Constructionism–Learning Really CAN Be Fun!

One of the approaches to education discussed in one of my classes was Constructionism. This is the idea that students create mental models to help make sense of the world around them. It’s a form of discovery that is student-centered, affording learners the freedom to create in relation to the content taught. Often times, we think of constructionism only taking place in Science labs or some of the Trades classes offered at school. Well, I’m here to tell you that this type of learning can actually take place in the English classroom, as well. We may have to be a little more creative, or think outside of the box, but Constructionism can take place in practically every classroom.

What I love the most about this method of learning is the freedom it offers the students. When they truly get into the project, you can see their eyes light up, their excitement increase, and their voices get louder. 🙂  This is SO exciting to watch. Discussions that follow as students present their end products last a bit longer, become a bit more animated, and tend to take on a different form than simply the same old written responses to prompts. I’ve used this in creating body biographies of characters in novels or in the construction of personal logos by students. It’s interesting how students tend to take on a greater sense of ownership and pride when presenting their work.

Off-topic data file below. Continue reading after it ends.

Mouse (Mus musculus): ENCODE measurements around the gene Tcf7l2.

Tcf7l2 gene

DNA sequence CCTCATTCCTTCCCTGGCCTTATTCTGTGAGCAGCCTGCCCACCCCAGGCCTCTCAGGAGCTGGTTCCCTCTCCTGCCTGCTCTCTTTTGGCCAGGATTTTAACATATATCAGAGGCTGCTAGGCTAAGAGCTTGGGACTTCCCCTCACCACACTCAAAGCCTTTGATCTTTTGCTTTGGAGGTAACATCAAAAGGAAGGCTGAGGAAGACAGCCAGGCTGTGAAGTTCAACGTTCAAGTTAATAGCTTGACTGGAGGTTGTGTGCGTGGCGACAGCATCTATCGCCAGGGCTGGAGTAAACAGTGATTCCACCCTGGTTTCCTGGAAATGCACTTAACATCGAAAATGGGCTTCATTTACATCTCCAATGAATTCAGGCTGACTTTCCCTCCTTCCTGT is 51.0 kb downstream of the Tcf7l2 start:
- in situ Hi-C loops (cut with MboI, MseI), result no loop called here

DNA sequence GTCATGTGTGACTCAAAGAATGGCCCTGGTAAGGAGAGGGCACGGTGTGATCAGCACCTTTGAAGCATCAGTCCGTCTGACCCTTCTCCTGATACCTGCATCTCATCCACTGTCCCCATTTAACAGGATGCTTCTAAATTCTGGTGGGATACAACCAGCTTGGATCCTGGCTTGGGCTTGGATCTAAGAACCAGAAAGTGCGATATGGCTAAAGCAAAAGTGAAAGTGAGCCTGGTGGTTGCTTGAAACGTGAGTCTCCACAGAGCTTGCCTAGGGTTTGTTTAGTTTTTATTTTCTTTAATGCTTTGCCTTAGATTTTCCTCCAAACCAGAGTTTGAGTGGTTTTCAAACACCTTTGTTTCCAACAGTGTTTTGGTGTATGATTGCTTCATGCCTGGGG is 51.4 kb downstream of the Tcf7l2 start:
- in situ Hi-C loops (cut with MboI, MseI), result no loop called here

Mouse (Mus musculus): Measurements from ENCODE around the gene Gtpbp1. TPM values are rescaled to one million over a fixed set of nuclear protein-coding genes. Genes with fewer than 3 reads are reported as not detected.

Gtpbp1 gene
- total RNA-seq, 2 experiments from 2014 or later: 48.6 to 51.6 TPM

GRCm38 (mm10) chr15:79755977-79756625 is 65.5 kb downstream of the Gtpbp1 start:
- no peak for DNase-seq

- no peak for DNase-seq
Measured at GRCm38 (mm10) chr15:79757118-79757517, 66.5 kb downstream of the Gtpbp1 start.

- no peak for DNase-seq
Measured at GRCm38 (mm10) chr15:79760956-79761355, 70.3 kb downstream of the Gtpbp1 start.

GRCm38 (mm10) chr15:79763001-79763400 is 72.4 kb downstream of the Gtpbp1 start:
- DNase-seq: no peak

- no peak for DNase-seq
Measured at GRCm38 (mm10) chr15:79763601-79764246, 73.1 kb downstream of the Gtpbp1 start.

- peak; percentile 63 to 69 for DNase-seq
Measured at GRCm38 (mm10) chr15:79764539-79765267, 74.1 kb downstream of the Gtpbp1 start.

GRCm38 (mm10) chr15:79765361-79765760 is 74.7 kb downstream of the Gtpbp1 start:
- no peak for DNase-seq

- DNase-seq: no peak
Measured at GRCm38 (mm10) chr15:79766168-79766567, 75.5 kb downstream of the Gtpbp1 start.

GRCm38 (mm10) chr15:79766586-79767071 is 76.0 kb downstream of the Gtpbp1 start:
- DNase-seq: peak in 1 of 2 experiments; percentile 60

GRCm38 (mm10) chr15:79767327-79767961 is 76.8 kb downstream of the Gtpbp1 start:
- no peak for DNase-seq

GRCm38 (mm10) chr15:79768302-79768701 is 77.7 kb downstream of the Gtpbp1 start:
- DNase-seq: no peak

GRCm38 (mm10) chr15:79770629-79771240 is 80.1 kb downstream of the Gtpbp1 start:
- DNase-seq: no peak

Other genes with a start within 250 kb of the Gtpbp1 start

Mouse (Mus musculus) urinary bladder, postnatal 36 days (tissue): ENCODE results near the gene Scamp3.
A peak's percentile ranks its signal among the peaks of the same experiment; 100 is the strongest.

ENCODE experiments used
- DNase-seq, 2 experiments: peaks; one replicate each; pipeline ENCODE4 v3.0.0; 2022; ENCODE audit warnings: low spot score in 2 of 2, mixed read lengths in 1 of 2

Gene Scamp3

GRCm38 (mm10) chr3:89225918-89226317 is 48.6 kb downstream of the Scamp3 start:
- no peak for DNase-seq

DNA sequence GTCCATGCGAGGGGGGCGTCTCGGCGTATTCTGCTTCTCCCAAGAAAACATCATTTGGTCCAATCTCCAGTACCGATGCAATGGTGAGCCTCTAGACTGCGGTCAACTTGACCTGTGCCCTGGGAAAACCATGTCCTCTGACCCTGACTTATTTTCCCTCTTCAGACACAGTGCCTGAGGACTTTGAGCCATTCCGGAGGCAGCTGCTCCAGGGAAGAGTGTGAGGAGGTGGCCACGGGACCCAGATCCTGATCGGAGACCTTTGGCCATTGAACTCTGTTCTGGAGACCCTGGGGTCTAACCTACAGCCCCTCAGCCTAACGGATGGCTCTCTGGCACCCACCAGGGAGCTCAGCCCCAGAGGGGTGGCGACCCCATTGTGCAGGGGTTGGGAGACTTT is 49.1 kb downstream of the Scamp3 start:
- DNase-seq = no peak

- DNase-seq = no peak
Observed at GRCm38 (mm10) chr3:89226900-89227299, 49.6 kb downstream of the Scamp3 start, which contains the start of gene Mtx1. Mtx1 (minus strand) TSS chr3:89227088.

Attached is a picture of one of the models a student made when creating a shelter out of sticks and grass. Freshman reading Lord of the Flies learned very quickly just how challenging building a shelter from outdoor resources really is.

1 thought on “Constructionism–Learning Really CAN Be Fun!

  1. For my response, I made a little model of constructivism vs. constructionism: https://padlet-uploads.storage.googleapis.com/274101569/f709070b3ed871a3ac116d065a12623d/video.webm and if that video doesn’t go through, you can see it on our class Padlet. In any case, I wanted to see if I could make a model out of anything and about anything. So, I grabbed post-its, scissors, and a pen. And it was true, in 5-8 minutes, I had a model and a video about that model…and even in just that short amount of time, I found it to be the case that as I was “making”–as I do whenever I am making-to-learn in large or small projects–I had insights that I would have missed otherwise.

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